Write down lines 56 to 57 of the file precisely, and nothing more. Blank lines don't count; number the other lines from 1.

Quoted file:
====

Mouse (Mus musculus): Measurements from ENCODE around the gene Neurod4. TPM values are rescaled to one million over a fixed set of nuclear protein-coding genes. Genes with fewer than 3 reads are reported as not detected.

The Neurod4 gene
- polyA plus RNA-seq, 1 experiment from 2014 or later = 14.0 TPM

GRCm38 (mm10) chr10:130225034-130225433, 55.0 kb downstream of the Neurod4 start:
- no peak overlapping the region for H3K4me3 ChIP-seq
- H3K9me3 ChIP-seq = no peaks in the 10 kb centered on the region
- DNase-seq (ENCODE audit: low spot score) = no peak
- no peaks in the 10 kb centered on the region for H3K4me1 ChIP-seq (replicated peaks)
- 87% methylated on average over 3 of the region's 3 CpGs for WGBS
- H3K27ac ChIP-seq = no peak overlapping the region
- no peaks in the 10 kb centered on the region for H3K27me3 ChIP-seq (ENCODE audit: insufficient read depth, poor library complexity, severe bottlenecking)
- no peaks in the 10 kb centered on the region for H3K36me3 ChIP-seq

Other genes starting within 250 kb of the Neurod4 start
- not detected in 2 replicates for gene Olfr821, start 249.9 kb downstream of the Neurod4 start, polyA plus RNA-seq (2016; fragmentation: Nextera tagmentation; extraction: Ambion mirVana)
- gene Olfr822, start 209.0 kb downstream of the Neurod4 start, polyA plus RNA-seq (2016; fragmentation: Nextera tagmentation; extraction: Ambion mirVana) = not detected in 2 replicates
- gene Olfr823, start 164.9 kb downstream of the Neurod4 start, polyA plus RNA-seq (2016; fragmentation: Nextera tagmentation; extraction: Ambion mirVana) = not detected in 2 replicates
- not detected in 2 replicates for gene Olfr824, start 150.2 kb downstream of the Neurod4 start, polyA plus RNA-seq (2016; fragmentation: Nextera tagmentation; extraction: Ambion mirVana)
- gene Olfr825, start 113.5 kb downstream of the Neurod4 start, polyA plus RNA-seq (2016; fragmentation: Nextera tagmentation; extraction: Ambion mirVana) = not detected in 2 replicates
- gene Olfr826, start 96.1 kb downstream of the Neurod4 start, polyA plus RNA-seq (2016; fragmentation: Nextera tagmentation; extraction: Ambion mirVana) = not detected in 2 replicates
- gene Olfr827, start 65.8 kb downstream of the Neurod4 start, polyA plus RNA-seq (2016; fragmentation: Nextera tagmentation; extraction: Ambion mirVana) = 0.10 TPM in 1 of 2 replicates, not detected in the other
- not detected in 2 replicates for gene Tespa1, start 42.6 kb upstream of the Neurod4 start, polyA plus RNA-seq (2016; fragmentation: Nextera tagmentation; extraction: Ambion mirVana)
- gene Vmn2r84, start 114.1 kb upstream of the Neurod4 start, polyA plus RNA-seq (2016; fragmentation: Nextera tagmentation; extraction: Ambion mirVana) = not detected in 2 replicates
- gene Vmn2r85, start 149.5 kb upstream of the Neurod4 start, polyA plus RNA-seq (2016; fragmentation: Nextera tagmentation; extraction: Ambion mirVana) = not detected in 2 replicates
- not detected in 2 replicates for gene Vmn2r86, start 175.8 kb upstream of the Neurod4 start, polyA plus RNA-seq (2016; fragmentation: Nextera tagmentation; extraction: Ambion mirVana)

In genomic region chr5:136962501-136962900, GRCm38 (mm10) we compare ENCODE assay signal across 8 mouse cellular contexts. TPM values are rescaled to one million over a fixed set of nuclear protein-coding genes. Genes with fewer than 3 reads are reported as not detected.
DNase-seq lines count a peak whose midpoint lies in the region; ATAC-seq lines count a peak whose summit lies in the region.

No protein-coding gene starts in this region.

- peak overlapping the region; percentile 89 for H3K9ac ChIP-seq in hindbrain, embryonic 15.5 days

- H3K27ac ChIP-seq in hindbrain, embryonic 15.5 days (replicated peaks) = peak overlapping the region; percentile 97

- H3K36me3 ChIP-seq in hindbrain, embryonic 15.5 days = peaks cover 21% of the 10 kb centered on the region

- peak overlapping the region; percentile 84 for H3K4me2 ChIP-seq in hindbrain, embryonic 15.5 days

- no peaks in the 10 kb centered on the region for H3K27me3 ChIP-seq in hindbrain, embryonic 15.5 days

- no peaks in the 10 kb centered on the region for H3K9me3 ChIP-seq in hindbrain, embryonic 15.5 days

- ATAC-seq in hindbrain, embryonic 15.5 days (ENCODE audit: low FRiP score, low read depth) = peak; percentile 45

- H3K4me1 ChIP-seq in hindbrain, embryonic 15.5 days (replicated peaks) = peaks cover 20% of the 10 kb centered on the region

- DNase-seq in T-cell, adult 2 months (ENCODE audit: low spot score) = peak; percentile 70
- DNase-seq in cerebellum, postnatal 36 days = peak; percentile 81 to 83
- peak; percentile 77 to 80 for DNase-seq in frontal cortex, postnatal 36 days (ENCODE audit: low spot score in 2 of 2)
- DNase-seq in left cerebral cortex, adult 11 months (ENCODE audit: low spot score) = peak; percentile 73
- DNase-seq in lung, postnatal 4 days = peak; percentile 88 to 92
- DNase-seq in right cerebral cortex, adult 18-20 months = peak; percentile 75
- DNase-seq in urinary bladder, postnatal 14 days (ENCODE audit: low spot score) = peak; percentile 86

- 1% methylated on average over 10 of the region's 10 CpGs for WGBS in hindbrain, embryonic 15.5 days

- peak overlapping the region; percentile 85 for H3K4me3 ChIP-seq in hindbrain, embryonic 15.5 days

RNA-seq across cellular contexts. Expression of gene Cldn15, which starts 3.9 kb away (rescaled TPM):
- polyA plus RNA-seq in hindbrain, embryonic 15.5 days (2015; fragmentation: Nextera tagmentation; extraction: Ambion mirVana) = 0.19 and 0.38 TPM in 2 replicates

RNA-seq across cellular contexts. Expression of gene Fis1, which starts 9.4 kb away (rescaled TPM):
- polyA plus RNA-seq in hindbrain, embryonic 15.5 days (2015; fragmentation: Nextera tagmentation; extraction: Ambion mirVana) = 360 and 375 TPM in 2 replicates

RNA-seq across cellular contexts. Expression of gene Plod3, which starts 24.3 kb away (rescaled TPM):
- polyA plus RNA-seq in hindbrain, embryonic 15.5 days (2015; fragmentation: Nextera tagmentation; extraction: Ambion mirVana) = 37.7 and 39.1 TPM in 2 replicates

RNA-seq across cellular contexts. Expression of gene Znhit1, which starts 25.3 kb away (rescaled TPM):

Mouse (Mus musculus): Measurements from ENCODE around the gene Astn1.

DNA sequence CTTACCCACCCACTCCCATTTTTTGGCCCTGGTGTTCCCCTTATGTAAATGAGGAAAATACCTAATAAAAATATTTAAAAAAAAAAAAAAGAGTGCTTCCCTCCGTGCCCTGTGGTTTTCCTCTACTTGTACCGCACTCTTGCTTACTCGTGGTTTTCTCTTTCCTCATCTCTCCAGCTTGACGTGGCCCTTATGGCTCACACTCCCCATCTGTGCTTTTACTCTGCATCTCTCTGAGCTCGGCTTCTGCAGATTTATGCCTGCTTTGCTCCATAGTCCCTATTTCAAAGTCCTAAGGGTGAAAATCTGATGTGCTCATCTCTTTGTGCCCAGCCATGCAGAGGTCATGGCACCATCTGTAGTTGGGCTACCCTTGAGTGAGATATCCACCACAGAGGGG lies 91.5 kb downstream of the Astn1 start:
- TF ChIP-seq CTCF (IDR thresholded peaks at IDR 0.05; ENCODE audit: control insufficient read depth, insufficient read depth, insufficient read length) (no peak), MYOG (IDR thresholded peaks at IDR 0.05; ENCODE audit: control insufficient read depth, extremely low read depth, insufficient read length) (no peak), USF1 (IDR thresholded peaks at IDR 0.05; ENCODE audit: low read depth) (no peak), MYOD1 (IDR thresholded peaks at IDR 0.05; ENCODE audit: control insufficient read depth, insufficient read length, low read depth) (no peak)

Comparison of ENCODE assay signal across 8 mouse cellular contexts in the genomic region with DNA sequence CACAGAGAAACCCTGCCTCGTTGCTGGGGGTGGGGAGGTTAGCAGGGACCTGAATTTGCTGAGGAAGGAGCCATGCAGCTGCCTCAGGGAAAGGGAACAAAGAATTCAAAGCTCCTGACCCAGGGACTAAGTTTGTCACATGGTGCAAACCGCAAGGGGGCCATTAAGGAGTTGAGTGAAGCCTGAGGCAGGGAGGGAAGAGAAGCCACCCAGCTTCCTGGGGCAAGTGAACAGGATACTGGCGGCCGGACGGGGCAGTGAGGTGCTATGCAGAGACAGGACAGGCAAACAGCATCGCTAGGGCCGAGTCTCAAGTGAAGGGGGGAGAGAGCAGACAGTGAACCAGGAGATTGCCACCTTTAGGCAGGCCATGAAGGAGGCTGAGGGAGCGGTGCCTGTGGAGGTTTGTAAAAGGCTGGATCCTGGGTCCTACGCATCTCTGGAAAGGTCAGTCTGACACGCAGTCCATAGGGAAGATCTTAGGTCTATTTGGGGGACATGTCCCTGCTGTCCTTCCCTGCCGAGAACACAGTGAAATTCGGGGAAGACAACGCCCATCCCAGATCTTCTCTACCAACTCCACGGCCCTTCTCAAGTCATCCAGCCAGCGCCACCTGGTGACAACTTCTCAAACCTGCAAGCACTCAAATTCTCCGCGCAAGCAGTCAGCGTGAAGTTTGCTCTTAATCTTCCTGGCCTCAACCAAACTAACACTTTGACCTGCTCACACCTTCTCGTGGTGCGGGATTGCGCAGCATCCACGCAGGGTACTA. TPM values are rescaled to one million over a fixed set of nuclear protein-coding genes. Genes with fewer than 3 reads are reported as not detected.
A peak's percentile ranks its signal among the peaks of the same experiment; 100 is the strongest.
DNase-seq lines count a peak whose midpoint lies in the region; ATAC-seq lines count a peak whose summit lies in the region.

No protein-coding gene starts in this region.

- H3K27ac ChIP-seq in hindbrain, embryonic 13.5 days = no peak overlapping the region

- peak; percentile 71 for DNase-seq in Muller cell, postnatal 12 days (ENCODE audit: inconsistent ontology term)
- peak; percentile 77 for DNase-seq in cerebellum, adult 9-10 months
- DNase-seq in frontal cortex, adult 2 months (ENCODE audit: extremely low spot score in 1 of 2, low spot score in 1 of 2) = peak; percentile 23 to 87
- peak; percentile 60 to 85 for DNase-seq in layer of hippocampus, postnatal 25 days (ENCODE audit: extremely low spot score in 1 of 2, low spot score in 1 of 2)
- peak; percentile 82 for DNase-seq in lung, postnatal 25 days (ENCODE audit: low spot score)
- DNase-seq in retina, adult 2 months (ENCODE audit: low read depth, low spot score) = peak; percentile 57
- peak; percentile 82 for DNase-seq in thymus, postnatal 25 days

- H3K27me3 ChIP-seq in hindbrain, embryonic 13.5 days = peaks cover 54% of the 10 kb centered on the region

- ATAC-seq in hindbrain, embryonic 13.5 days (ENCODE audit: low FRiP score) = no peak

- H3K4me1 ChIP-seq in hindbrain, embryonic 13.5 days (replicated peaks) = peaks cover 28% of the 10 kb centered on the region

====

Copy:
A peak's percentile ranks its signal among the peaks of the same experiment; 100 is the strongest.
DNase-seq lines count a peak whose midpoint lies in the region; ATAC-seq lines count a peak whose summit lies in the region.